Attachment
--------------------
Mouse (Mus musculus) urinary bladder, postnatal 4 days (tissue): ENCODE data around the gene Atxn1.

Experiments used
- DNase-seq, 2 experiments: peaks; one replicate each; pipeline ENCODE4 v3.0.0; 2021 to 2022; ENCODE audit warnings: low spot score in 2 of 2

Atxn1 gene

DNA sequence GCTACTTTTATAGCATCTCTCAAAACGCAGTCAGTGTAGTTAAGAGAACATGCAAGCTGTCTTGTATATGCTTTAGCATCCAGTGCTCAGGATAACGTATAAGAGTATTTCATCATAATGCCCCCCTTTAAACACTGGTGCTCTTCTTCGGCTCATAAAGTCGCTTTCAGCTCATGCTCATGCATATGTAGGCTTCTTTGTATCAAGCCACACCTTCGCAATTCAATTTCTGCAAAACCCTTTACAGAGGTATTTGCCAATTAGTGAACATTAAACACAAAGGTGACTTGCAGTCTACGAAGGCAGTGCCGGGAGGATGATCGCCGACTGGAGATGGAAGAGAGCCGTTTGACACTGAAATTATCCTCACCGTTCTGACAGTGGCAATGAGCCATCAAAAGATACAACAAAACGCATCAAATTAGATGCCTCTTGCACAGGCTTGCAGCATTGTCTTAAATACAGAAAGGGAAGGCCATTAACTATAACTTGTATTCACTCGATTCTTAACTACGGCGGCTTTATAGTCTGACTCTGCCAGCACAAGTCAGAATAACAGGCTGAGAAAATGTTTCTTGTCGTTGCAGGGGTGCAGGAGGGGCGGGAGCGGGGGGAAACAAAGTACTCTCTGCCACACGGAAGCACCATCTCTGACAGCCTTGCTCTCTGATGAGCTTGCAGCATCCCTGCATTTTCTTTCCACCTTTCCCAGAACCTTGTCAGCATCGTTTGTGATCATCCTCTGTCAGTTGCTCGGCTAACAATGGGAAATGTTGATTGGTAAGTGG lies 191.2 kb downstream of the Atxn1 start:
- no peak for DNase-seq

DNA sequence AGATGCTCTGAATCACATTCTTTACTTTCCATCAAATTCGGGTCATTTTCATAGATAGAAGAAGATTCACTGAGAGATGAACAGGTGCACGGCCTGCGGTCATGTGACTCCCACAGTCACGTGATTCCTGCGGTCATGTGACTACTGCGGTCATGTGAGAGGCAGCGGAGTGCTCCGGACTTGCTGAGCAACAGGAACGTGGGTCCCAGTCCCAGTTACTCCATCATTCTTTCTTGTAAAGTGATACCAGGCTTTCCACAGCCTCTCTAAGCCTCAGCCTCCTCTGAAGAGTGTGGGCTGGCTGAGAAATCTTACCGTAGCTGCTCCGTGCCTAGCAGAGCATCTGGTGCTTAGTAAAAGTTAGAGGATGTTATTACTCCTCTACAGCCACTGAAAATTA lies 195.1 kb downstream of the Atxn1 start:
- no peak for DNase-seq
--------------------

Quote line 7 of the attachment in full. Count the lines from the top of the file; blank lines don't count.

DNA sequence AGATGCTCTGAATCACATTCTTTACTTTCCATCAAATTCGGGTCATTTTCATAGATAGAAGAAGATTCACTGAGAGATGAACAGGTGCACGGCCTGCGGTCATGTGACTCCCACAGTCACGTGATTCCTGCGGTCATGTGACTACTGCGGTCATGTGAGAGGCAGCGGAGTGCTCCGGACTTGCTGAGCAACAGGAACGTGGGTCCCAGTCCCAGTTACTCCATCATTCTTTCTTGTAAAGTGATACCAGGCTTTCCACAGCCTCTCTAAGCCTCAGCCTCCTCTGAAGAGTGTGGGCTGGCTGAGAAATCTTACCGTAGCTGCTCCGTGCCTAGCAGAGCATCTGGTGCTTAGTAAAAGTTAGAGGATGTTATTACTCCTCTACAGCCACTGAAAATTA lies 195.1 kb downstream of the Atxn1 start: